Poor pay and lack of tenure protections create conditions for external influence on a judiciary that is, by statute, independent. High-profile cases often attract considerable interference from political and economic elites, as appeared to be the situation in the case against former prime minister Seck. Uncharged detainees are incarcerated without legal counsel far beyond the lengthy periods already permitted by law. Prison conditions are poor. In December 2004, the National Assembly voted to abolish the death penalty; Senegal had not carried out any executions for four decades.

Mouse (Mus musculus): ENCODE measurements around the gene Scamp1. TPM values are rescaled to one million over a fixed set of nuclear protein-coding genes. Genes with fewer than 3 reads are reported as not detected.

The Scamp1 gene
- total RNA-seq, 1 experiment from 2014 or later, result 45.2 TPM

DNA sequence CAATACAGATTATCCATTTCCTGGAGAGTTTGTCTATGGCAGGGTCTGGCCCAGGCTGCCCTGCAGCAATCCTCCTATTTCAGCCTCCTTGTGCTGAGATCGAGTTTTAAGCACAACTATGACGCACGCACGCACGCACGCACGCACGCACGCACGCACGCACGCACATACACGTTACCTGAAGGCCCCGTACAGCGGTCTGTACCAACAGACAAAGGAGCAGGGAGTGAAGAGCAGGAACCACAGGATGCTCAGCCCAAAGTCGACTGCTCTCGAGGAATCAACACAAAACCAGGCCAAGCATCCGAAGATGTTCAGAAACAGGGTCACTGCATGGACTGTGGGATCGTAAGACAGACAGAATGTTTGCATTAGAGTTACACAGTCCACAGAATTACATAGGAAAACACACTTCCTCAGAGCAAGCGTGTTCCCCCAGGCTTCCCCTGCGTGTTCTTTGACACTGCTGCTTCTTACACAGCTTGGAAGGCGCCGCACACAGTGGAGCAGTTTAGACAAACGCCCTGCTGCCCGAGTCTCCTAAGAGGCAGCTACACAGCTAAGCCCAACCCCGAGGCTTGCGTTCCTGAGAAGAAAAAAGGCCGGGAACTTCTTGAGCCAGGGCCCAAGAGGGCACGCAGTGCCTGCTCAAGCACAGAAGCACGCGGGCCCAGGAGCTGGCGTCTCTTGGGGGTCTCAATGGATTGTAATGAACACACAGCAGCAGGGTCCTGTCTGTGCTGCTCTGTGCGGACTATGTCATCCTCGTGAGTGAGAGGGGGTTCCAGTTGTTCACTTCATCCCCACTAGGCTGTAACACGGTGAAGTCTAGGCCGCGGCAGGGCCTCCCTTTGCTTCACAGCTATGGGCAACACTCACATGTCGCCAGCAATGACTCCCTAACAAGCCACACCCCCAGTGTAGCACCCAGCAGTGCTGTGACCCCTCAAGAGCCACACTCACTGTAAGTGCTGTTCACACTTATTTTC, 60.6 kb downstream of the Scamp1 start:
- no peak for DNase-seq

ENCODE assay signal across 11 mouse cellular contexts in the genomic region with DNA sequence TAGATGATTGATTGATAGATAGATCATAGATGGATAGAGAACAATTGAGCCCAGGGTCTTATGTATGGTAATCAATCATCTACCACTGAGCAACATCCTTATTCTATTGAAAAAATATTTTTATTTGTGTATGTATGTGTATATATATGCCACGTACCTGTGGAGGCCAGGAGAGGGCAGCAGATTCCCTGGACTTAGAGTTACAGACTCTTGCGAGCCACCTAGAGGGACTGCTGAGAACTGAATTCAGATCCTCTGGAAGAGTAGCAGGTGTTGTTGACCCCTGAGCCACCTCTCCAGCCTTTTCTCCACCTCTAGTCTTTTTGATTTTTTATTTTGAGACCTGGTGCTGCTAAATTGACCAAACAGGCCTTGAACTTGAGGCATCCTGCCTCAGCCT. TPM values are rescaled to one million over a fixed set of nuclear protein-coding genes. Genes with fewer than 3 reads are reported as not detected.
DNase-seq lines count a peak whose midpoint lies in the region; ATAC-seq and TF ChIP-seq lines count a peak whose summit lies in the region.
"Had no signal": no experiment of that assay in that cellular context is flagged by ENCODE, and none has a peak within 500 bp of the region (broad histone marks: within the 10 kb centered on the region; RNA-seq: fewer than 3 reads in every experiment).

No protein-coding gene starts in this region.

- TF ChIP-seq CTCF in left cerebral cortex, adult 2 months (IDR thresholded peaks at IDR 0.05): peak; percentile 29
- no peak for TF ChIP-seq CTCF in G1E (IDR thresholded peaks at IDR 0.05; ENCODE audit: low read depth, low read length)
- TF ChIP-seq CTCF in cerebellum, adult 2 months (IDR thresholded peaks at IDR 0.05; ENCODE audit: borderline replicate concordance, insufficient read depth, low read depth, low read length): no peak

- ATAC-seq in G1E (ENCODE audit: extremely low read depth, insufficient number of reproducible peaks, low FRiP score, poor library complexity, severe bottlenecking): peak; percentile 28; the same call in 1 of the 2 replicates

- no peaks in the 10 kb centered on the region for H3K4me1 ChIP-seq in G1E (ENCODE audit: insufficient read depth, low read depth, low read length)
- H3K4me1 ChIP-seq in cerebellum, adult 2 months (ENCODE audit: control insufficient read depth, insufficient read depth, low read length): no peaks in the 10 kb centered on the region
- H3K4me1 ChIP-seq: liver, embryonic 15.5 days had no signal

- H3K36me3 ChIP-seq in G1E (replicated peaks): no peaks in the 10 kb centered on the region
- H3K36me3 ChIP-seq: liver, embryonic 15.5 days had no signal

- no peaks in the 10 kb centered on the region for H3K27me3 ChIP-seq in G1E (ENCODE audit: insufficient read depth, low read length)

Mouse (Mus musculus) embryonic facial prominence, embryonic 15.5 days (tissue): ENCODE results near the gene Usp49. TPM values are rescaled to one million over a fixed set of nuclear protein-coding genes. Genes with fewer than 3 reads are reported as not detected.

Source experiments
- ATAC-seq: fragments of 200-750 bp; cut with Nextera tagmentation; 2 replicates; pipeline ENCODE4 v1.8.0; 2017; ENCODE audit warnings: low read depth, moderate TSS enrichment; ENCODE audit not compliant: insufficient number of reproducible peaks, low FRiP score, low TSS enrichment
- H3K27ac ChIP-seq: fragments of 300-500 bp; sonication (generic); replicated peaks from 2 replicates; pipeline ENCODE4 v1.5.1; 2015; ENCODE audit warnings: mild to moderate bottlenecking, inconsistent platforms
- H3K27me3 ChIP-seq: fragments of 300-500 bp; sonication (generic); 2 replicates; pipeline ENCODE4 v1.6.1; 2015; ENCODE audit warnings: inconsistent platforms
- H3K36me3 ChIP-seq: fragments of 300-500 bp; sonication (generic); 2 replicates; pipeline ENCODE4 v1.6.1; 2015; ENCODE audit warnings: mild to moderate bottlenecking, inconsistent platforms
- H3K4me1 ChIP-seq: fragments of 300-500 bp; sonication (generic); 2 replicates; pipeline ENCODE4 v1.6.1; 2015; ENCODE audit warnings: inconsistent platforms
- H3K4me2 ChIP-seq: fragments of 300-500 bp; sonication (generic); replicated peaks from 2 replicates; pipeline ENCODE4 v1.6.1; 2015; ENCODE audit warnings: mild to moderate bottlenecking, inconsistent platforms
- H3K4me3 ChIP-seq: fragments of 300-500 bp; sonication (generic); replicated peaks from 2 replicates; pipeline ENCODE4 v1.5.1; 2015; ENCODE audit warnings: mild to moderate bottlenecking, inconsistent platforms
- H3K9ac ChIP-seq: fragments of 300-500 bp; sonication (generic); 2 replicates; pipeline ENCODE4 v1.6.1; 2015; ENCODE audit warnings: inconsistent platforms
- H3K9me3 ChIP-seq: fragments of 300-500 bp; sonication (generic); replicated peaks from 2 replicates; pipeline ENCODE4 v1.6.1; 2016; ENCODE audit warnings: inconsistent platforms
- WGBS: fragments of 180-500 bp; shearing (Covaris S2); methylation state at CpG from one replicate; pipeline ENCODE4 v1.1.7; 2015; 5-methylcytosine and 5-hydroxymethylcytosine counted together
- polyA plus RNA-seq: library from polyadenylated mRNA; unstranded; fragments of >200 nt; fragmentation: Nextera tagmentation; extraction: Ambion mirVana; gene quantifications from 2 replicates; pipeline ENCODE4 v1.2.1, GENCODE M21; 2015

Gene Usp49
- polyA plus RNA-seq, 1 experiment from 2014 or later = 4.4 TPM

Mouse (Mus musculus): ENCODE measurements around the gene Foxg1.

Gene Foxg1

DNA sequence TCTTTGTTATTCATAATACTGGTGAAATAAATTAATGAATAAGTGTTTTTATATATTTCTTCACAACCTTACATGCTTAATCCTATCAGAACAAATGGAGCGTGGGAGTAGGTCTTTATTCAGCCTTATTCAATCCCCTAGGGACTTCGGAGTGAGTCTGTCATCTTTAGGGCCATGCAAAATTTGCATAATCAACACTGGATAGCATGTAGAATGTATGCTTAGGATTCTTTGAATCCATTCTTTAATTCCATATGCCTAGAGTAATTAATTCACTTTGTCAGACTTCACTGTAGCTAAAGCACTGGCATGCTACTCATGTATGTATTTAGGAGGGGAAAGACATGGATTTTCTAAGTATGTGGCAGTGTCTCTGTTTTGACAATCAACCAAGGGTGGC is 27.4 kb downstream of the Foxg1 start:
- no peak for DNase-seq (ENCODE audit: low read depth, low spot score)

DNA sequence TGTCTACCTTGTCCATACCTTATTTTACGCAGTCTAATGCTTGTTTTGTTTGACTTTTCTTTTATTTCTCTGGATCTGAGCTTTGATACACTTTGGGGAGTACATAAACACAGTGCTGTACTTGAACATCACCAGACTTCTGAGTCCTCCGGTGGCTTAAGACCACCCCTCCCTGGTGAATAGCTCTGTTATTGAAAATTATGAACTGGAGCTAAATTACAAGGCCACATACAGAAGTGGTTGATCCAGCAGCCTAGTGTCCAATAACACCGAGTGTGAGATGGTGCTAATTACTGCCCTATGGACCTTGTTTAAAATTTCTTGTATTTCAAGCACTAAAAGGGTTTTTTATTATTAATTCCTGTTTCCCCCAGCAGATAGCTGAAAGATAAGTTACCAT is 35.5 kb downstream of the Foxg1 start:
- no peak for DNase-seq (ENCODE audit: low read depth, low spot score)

In 2000, a Senegalese court charged former Chadian president Hissene Habre, who has been living in exile in Senegal since 1990, with torture and crimes against humanity. However, the country’s highest court ruled that he could not stand trial for crimes committed outside of Senegal. A number of Habre’s alleged victims, some of whom were living in Belgium at the time, indicted him in courts in Belgium. In September 2005, a Belgian judge issued an international arrest warrant for Habre for crimes against humanity and torture. In early 2006, a Senegalese court ruled again that it was incapable of trying the case and turned it over to the African Union (AU), but the AU mandated that the prosecution take place in Senegal. In November 2006, the high court of Senegal acquiesced, noting that the laws would be revised to allow the trial. The court also established a commission to prepare for the proceedings and appealed to the international community for financial support.